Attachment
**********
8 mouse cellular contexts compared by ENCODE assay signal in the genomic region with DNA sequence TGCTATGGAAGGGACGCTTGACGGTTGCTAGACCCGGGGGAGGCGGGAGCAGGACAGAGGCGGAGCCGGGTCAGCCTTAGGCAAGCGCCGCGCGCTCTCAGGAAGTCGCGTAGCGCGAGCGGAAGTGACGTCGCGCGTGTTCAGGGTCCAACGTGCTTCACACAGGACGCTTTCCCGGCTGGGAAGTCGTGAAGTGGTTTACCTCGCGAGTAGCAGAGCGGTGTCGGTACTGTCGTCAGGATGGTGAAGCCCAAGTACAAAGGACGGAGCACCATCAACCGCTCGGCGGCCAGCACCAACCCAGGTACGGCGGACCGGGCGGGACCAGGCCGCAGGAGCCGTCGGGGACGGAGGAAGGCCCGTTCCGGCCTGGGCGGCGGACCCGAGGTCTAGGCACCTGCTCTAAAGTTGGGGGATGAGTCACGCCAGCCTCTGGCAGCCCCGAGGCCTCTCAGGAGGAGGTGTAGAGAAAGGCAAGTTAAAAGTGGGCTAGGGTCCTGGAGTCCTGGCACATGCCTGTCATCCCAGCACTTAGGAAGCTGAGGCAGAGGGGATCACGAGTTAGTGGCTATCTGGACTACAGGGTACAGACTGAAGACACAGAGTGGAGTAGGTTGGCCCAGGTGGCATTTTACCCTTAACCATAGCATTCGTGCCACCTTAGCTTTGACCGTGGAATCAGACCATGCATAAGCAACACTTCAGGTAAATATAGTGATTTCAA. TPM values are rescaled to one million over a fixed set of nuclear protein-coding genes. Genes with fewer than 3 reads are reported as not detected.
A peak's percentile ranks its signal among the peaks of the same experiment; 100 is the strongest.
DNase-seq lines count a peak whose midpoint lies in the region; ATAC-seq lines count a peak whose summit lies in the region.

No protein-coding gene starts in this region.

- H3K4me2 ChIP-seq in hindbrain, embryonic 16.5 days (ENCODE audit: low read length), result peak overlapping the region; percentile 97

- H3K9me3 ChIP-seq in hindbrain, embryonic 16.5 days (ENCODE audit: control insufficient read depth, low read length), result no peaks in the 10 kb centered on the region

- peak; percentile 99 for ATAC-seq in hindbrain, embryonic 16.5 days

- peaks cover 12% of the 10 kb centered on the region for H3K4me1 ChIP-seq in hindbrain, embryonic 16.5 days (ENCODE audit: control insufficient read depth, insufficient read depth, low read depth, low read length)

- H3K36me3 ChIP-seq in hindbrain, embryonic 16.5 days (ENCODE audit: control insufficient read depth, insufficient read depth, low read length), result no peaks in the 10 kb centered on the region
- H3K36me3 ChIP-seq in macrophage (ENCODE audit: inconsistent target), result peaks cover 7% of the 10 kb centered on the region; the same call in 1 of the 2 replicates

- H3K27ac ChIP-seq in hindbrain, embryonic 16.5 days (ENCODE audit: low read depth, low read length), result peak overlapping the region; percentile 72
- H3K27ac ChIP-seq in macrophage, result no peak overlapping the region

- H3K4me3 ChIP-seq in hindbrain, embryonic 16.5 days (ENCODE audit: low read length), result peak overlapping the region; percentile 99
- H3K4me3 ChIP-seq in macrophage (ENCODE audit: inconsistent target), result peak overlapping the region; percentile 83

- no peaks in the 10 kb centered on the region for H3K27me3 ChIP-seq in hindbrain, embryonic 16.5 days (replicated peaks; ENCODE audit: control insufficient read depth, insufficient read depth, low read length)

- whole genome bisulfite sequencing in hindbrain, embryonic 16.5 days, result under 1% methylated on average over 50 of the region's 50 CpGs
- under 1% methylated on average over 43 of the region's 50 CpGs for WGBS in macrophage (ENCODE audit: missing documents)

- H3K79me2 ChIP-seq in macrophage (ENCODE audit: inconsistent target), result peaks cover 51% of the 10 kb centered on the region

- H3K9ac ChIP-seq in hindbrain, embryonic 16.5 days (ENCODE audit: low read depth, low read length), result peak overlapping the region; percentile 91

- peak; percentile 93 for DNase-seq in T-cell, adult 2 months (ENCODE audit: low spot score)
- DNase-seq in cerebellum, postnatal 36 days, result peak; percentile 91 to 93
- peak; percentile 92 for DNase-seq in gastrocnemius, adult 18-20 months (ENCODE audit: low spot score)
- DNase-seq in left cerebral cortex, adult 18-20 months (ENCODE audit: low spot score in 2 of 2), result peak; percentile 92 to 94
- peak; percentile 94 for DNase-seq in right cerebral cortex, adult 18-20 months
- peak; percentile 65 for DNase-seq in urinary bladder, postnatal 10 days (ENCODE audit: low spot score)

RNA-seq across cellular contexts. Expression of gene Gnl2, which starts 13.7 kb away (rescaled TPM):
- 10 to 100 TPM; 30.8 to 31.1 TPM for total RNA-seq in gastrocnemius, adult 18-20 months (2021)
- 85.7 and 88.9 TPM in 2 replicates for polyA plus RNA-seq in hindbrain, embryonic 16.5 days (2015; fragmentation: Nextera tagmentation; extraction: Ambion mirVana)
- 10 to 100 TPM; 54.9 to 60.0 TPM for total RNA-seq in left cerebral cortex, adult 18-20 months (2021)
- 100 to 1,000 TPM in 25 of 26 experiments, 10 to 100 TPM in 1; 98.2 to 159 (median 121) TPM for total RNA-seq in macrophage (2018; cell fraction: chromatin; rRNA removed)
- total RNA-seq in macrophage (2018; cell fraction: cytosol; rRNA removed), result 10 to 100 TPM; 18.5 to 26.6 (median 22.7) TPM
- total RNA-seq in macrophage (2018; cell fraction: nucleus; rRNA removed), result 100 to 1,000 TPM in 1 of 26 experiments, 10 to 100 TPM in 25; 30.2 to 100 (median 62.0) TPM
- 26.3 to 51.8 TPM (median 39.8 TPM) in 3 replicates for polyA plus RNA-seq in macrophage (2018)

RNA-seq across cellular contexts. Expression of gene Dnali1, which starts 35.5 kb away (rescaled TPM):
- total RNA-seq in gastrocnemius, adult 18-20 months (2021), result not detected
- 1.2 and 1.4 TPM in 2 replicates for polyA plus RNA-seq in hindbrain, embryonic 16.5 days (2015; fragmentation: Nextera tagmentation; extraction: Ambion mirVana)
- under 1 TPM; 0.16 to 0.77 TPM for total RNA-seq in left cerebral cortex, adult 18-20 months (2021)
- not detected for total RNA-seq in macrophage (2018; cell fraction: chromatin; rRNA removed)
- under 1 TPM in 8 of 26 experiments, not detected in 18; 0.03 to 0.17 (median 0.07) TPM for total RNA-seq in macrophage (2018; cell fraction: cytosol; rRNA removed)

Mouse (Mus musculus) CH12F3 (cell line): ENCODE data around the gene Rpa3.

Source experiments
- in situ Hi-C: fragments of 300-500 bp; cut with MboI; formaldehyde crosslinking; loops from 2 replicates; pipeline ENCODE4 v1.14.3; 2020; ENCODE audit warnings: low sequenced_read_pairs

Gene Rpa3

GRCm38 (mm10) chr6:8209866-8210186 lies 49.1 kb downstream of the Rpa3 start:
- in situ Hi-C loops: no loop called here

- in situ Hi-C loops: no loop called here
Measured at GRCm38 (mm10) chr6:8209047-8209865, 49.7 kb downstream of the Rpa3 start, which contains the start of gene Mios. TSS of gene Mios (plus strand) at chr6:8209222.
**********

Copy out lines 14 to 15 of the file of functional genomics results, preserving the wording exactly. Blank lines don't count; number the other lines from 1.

- H3K4me3 ChIP-seq in macrophage (ENCODE audit: inconsistent target), result peak overlapping the region; percentile 83

- no peaks in the 10 kb centered on the region for H3K27me3 ChIP-seq in hindbrain, embryonic 16.5 days (replicated peaks; ENCODE audit: control insufficient read depth, insufficient read depth, low read length)